The dramatic monoclonal antibody advance reported Friday in Science magazine could bring in large sums of money for the two groups that developed it.
By reducing the time and cost of creating the antibodies, the new technology should make it less expensive for about 250 biotechnology companies to develop monoclonal antibodies, according to Martin Nash, vice president of Synbiotics, a San Diego-based biotechnology firm.
The new technology was developed by the Research Institute of Scripps Clinic in La Jolla and Stratagene, a privately held La Jolla-based biotechnology company.
Nash, president-elect of the Assn. of Biotechnology Companies, said the new technology also might reduce development costs at 400 companies that are using monoclonal antibodies to produce medical tests, or that hope to create drugs for the treatment of diseases such as cancer, diabetes, multiple sclerosis and arthritis.
Analysts have estimated that sales of monoclonal antibodies will reach several billion dollars during the next few years.
But it is "too early to go out there and really set a value" on the new technology, said Joseph Sorge, founder and chairman of Stratagene, which played an integral role in developing the technology. And, "we have no idea right now whether our rights are absolute or not," said Raymond H. Kahn, Scripps' industrial liaison officer.
The patent situation is clouded because other scientists might lay claim to certain aspects of the technique.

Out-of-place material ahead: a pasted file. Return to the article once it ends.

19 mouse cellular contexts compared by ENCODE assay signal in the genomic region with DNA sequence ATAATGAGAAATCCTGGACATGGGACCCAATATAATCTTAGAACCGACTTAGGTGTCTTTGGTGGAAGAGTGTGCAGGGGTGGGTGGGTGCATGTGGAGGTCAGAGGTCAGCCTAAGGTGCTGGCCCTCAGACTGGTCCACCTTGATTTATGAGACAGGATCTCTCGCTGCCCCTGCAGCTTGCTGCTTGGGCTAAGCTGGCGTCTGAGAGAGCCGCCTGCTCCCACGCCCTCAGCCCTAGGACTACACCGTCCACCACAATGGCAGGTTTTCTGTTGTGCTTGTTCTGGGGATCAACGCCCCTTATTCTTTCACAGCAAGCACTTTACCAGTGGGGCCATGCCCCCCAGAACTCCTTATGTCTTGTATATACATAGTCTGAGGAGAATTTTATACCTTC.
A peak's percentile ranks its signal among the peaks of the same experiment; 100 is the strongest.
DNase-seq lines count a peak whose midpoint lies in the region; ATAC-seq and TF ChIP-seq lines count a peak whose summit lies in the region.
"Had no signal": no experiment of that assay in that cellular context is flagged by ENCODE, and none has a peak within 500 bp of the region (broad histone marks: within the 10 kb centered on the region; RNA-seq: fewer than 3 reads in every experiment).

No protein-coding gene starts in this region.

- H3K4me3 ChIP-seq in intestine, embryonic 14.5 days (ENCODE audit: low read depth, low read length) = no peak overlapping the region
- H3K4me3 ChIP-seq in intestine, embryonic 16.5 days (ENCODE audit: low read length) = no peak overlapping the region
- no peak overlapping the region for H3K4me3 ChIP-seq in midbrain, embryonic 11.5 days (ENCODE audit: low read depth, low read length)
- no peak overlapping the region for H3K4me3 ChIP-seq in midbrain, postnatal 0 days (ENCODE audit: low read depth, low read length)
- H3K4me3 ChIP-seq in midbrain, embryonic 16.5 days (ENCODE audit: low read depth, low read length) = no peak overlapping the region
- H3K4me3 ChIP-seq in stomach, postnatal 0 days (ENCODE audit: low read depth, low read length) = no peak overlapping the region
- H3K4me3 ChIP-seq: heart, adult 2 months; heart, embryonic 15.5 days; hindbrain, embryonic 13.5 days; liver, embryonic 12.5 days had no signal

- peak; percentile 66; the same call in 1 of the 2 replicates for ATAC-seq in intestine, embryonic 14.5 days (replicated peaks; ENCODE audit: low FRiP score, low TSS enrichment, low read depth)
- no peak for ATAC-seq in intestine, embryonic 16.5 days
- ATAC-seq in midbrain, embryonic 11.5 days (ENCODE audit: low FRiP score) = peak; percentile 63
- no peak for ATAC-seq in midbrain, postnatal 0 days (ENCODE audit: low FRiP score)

If Scripps and Stratagene do retain total patent rights, they could make significant sums of money by selling licenses to interested companies and research institutions.
Although important, the technology developed by Scripps and Stratagene is unlikely to turn San Diego into the center of the biotechnology industry's universe, largely because the San Francisco Bay Area, the cradle of the commercial biotechnology industry, still leads the nation with nearly 170 biotechnology companies that have 14,000 employees.
However, word of the monoclonal antibody advance will bolster San Diego's growing reputation as a biotechnology hub with a strong emphasis on basic research and a significant number of small but growing biotechnology companies, Nash said.
San Diego now boasts the second-largest concentration of biotechnology firms on the West Coast, with 73 companies that employ 2,237 people, according to a survey by the Ernst & Young accounting firm. The Los Angeles/Orange counties area has 56 companies and the Seattle area 49.
San Diego's wealth of biotechnology companies grew from just five firms in 1978. That rapid growth was driven by associations with Scripps, UC San Diego, the Salk Institute and a growing number of smaller research institutions that employ about 3,000 biotechnology researchers and staff personnel. For example, 27 San Diego companies have direct or indirect ties with UCSD, according to a recent study by San Diego State University professor Daryl G. Mitton. Similarly, 24 companies have ties to Scripps.
With military spending on the wane and high-technology industries losing market share to Japanese competitors, "biotech is the future of this city," said Howard E. (Ted) Greene, a venture capital executive who in 1978 co-founded Hybritech, a large San Diego-based firm that is now a subsidiary of Indianapolis-based Eli Lilly & Co.
The new technology decribed in Science magazine is "a further feather in Scripps' hat," according to Greene, who believes the technology solidified Scripps' position as "an emerging leader in the design of molecules that are medically useful."
Scripps "is not just focusing on the highly esoteric . . . (aspects of) basic research," Greene said. Rather, Scripps seems to be evolving into an institution that functions "more like the Massachusetts Institute of Technology, which has been pumping out things into the commercial arena for decades," Greene said.